Do your coaching goals sound impossible?

My coaching goals used to hold me back from success.

They were perfect.

Too perfect?

Yes.

I was living the coaching dream (inside my own mind)…

…instead of living it in reality.

I had created a Perfectionistic Goal: a goal that relies on circumstances to be perfect in order to achieve the goal.

What kind of goal should you set instead?

Set Inconceivable Goals:

Inconceivable goals rely on you growing beyond your own expectations of failure.

Inconceivable goals rely on you growing beyond your own expectations of failure.”

An ‘Inconceivable’ goal is a big, hairy, audacious goal…

…a goal that makes you wonder how you will ever achieve it.

You actually expect to fail.

Laughing

With an Inconceivable goal you write down all the reasons why it’s impossible

…and those reasons become the impetus for your action steps.

For instance…

REASON IT’S IMPOSSIBLE: You can’t get a paying coaching client because you can’t sell.

becomes…

ACTION STEP: Learn to enroll clients.

Every time you find a reason why you can’t succeed, you decide to learn something…

…which improves your beliefs about what’s possible…

…which inevitably gets you closer to the finish line.

Every time you find a reason why you can’t succeed, you decide to learn something…which improves your beliefs about what’s possible…which inevitably gets you closer to the finish line.”

Inconceivable goals thrive on failure as the mechanism for your growth

…and ultimately, your achievement of what you once thought impossible.

Perfectionistic goals crumble at the slightest hint of failure.

Perfectionistic goals assume that life will be perfect at some point in the future

…because perfection only exists in an imaginary future.

Perfectionistic goals vs Inconceivable goals

For instance…

…you tell yourself you’ll succeed when the kids start going to school.

Then, when the kids are in school…

…you decide that success is only possible when the kids go away to college.

See how the goal escapes your grasp?

Always one step ahead of you?

You think that you’ll start your coaching business when you get your certification.

Then, once you’re certified, you decide to wait until you get your ADVANCED certification!

Always chasing rainbows!

The perfect time is always one step in the future from where you currently are.

My first coaching client got a great deal.

My first client forced me to appreciate the difference between Perfectionistic Goals and Inconceivable Goals.

She got 4 coaching sessions (1 hour each) for $50.

NOT $50 per SESSION.

$50 for the entire program.

Her sessions usually ran longer than an hour…

Does my achievement sound like a win?

It certainly wasn’t my ‘perfect’ goal.

But I made a giant leap towards achieving my Inconceivable Goal.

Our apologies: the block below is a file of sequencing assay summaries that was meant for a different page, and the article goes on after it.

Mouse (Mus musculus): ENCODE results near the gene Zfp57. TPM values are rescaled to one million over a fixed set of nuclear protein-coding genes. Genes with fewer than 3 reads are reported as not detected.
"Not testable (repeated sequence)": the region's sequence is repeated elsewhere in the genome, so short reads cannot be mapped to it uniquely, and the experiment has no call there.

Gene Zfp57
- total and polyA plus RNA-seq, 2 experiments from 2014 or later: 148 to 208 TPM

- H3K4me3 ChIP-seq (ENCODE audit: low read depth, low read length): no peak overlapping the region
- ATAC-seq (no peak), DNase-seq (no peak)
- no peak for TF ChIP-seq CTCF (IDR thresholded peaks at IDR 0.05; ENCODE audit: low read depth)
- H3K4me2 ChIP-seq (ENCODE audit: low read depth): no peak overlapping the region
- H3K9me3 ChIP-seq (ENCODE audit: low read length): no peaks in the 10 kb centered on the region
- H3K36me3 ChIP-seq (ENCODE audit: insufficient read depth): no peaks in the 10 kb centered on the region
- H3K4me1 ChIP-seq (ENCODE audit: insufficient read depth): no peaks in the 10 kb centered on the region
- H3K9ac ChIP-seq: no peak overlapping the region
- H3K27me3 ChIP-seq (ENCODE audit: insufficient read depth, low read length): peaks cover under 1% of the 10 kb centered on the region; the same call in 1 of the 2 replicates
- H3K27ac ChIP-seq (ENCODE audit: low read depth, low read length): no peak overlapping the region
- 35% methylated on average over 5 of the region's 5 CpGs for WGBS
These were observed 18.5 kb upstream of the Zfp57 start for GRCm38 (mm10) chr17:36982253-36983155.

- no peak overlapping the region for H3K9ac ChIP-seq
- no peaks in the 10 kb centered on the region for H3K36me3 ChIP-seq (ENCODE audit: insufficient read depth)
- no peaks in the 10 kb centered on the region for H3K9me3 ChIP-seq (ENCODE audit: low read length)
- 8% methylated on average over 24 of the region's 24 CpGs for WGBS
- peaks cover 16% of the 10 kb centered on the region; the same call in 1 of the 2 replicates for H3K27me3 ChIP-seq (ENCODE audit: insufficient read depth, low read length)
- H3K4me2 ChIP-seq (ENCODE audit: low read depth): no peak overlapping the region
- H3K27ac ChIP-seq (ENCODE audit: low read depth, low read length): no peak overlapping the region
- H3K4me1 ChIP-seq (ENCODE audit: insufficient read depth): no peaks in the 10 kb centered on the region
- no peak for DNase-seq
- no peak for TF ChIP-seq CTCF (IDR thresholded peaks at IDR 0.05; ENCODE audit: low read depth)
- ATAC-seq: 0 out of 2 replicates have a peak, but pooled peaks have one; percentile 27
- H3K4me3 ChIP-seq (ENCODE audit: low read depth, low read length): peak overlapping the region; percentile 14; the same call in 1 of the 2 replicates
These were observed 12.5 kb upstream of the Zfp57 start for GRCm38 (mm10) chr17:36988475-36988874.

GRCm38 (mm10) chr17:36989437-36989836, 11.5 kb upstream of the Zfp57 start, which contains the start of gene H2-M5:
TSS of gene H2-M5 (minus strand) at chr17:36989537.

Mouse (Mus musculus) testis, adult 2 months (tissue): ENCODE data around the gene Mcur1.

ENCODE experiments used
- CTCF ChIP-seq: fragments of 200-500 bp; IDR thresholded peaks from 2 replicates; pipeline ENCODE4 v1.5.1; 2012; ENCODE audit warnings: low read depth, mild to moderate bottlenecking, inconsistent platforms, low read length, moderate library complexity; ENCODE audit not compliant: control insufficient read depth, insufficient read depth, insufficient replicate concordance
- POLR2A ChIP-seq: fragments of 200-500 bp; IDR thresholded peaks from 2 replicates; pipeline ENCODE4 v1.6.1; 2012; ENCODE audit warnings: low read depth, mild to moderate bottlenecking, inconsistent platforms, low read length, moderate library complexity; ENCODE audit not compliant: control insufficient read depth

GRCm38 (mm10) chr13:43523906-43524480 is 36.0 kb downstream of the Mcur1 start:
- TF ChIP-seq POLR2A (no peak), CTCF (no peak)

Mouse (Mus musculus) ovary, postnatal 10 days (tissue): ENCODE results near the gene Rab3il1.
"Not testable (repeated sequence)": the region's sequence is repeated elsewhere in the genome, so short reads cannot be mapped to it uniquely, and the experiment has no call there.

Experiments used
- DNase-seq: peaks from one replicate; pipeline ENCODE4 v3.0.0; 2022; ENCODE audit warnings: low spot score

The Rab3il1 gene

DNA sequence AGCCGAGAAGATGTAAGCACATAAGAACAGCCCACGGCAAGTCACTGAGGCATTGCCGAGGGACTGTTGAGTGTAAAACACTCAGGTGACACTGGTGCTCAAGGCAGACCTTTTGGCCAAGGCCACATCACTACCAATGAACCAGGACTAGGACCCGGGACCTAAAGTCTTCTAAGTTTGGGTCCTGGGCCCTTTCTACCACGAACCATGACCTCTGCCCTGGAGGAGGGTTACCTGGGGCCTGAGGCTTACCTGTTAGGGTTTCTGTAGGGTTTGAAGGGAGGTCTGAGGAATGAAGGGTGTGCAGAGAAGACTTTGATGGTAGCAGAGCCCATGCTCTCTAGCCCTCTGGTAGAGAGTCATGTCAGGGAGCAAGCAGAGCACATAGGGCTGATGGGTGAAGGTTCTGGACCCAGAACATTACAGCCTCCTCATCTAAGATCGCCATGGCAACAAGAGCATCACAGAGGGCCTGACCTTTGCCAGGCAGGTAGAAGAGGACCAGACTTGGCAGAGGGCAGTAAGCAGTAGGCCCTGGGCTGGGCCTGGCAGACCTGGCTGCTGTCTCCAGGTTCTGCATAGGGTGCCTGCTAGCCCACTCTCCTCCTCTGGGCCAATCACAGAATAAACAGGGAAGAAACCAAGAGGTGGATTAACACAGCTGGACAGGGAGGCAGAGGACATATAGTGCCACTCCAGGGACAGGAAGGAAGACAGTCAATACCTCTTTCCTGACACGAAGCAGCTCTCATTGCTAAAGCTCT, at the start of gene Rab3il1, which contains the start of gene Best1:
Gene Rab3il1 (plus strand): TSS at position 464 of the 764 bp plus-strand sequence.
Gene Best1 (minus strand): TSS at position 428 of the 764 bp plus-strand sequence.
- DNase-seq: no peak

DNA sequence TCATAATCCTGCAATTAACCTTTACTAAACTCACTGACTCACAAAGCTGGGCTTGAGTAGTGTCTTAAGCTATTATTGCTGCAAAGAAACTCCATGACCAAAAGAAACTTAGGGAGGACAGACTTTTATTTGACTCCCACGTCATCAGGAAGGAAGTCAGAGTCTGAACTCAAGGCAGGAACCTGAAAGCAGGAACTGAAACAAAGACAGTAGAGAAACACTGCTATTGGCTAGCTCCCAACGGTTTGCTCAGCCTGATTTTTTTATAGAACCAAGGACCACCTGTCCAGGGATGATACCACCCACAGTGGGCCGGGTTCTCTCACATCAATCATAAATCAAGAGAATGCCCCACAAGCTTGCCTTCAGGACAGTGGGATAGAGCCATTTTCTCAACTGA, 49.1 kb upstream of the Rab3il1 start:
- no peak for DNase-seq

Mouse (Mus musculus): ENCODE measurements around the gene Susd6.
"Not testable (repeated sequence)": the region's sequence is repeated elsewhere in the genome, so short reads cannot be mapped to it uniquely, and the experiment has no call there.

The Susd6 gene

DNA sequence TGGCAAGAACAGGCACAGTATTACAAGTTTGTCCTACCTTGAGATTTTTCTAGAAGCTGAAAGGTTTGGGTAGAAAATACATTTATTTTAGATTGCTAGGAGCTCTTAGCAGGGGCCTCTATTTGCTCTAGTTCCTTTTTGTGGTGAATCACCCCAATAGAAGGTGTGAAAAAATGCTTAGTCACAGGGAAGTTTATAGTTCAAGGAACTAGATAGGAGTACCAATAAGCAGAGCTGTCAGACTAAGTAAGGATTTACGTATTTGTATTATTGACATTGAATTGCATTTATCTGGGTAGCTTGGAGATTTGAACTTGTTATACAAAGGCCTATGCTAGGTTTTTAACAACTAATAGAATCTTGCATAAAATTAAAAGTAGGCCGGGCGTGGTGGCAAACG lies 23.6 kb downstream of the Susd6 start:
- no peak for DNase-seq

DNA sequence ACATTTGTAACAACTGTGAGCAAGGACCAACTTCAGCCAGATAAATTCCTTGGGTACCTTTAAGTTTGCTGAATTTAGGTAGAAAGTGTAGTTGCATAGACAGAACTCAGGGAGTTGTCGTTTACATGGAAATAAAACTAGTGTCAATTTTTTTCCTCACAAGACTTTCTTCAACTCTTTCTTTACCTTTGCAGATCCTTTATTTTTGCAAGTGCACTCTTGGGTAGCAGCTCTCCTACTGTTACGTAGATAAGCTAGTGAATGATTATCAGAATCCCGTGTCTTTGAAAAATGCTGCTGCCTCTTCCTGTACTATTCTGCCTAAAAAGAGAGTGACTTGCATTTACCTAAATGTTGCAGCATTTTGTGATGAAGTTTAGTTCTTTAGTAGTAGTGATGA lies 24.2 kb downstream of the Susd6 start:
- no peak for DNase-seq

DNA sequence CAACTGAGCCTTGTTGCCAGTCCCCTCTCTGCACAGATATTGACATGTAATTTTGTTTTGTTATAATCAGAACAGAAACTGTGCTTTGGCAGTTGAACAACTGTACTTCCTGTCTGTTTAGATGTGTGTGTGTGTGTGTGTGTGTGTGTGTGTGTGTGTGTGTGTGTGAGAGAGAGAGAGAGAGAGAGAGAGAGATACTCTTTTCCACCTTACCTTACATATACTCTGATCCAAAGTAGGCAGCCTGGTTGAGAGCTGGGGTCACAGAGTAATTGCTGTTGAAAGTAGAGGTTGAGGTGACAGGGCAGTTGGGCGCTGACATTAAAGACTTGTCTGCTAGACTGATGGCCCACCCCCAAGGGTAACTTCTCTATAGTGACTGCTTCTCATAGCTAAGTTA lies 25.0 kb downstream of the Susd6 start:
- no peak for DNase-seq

It was going to be impossible to make good money as a coach…

…if I remained a coach who makes NO money at all.

Getting that first client transformed me…

…into the kind of coach who could achieve my inconceivable goal.

So I took the family out to dinner and celebrated!

(which also cost more than $50.)

But this goal wasn’t about making enough money to go on a dream vacation…

…it was about making the impossible POSSIBLE.

The next month I signed a new client for $595 / month for 6 months.

A friend of mine enrolled her first client about the same time.

Same deal…

4 sessions for $50.

She decided it was way too little money to live on…

…because she had her heart set on a Perfectionistic Goal

…to make a full time living as a coach FROM DAY ONE.

In her mind, she failed to achieve her goal (i.e. perfection)…

…so she gave up on her dream to become a coach.

It was a tragedy….

…because she was a really good coach.

(NOTE: If you want to learn how to start your own coaching business, then check out this webinar, called “How to Start Your Coaching Business in 30 Days  During the webinar, I’ll cover how to get your first paid clients fast and make it feel natural for you. Click HERE now to attend the webinar.)

What went wrong?

  • She was expecting to reach her perfectionistic goal.
  • She didn’t accept where she was.
  • She didn’t pivot from failure to action.

She felt that if she wasn’t able to make ‘perfect money’ now…

…she never would.

So she saw her experience as a failure instead of a win.

And threw away coaching for a different business…

…instead of staying the course and seeing it through to the end.

Perfectionistic goals presuppose that things aren’t good enough for you to succeed right now…

…hoping that somehow/someday the stars will align…

…and you will arrive at your destination.

Which basically means you are rejecting your present self.

…or judging yourself so hard…

…that you won’t take your first step in earnest.

You won’t start blogging…

…because you aren’t a good writer yet.

You won’t create a website…

…because you want to buy new clothes for your photo shoot.

Perfectionistic goals keep you in an unattainable fantasy.

It’s fine to have big goals…

…but if you swing the bat so hard that you miss

you’re going to strike out.

As a coach…

…do you want to hit your Perfectionistic Goals so badly…?

…that you fail to even get on base?

We all have an ideal in our heads about our coaching businesses…

…but invest your emotions in your Inconceivable Goal…

…the goal that allows you to win on your way toward the extraordinary.

Concentrate on the base hits, and eventually you’ll score.

Colette “Inconceivable” Coiner
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